Mark Wilson touts the benefits of ONVIF.
There is simply no question about it. End-users want the increased benefits of digital/IP video. But they (whether end-user or integrator) run into big roadblocks on their journey from analogue to digital. With digital surveillance, it is no longer simple to mix and match analogue cameras and DVR brands. With digital, the basic components of a network video system are often non-standard, including the IP camera, NVR (network video recorder) and video management software (VMS).
Integrators have been tearing their hair out because, seemingly, every digital camera vendor has created a separate camera interface. There are standards in the networked surveillance industry – compression (H.264, MPEG-4) and streaming (RTSP), for example – but control and command interfaces are not standard yet. Thus, software and NVR manufacturers must create camera-specific interfaces to their solutions.
The good old days of analogue plug-and-play are of the past. Now, there is the challenge of interoperability among hardware to hardware and hardware to software implementations. As a result, many integrators are hesitant to promote digital surveillance solutions even though their customers want them.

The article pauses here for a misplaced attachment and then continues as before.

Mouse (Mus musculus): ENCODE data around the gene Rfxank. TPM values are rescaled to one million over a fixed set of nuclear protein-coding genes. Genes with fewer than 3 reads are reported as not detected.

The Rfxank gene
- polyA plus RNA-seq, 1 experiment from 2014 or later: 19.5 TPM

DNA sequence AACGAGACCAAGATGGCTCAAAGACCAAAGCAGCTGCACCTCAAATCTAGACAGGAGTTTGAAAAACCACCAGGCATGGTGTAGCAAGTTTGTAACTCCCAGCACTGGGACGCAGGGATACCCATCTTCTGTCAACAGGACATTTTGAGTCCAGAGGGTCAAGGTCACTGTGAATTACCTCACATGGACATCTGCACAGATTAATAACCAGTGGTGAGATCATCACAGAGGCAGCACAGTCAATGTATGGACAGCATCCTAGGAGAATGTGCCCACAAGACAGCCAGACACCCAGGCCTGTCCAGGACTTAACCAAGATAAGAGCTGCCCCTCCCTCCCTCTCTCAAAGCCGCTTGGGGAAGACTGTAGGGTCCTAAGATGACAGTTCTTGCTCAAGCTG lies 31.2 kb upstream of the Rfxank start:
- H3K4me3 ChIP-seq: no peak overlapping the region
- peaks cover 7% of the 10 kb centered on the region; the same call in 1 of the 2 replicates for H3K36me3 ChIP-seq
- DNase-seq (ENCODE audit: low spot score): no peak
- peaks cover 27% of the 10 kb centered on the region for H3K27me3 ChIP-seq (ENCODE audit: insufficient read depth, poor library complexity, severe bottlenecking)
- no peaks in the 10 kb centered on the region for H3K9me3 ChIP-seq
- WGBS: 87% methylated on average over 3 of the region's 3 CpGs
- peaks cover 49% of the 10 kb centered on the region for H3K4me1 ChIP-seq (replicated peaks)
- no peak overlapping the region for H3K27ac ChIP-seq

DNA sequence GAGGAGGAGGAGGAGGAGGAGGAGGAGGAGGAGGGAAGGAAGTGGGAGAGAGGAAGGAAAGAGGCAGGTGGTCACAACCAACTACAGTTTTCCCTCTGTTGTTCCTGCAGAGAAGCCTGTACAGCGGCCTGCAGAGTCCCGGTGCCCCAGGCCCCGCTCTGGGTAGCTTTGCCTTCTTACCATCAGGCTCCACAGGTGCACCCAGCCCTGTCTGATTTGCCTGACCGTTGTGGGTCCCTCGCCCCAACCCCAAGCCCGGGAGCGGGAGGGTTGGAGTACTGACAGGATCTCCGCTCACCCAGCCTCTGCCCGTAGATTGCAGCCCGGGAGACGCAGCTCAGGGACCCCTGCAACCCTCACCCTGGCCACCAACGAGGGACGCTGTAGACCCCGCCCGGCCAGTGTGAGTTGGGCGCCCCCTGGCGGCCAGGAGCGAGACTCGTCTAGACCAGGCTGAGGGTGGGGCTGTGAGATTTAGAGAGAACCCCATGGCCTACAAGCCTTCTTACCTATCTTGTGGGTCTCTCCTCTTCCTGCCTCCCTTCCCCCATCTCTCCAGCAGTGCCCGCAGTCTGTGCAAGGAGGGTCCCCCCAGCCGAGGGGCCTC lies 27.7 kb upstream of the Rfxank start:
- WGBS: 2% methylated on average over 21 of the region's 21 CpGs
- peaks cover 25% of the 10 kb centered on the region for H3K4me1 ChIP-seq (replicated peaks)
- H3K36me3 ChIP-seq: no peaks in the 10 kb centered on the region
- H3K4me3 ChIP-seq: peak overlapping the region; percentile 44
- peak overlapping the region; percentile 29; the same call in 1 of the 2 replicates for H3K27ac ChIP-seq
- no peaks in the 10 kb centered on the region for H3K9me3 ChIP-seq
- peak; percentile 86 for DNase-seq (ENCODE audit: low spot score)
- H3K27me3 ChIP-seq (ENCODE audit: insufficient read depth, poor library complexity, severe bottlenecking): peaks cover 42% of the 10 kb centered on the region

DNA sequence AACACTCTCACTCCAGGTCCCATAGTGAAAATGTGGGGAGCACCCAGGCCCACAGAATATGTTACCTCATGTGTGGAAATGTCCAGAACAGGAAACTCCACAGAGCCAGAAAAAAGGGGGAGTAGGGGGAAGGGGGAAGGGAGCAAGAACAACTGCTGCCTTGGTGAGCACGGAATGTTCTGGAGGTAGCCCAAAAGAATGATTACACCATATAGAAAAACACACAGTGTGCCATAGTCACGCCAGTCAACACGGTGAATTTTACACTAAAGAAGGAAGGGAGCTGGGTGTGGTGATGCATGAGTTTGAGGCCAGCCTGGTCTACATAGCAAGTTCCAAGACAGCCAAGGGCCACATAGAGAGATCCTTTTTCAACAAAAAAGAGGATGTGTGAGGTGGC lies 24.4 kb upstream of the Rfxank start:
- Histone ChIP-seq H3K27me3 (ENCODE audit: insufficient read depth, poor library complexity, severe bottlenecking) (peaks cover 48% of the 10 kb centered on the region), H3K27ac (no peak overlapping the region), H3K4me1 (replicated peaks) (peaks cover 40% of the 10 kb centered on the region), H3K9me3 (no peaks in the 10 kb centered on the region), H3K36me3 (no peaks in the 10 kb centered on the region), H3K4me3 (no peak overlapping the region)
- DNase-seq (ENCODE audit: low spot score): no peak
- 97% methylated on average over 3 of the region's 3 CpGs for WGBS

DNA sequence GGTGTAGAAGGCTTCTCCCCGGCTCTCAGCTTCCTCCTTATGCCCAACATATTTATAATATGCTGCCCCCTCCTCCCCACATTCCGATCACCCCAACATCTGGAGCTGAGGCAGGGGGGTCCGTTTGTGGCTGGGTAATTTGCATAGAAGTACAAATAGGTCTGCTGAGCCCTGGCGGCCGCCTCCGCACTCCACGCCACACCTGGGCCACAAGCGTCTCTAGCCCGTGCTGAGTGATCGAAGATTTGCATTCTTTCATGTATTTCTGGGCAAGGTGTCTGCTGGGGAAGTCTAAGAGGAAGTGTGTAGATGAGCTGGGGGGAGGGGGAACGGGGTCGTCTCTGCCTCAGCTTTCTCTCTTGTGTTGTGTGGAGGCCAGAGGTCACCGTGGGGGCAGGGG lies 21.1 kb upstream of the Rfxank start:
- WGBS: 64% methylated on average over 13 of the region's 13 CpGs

To help, leading VMS vendors, including Milestone and Video Insight, have integrated hundreds of cameras and encoders into their platforms. Even so, integration between devices is lacking. For instance, the software supports some features on one camera but not on another. Again, it is the integrator that is on the line, having to determine if and how much interoperability there is between the selected software, cameras and recorders.
This is the crux of why ONVIF (Open Network Video Interface Forum) has become so important. If a product carries ONVIF certification, integration is standardised. ONVIF certified products work with other ONVIF certified products. If the integrator and end-user agree on using only ONVIF certified products, we are on our way back to the plug-and-play world of analogue.
ONVIF is real. It provides a standard to address interoperability problems in network video, including such important needs as defining interfaces for device configuration, event handling, PTZ control and similar issues. Most importantly, it has been embraced by the great majority of digital/IP manufacturers, software and hardware. This will be verified by a quick stroll through most of the leading events globally. Booth after booth will tout ONVIF certification.
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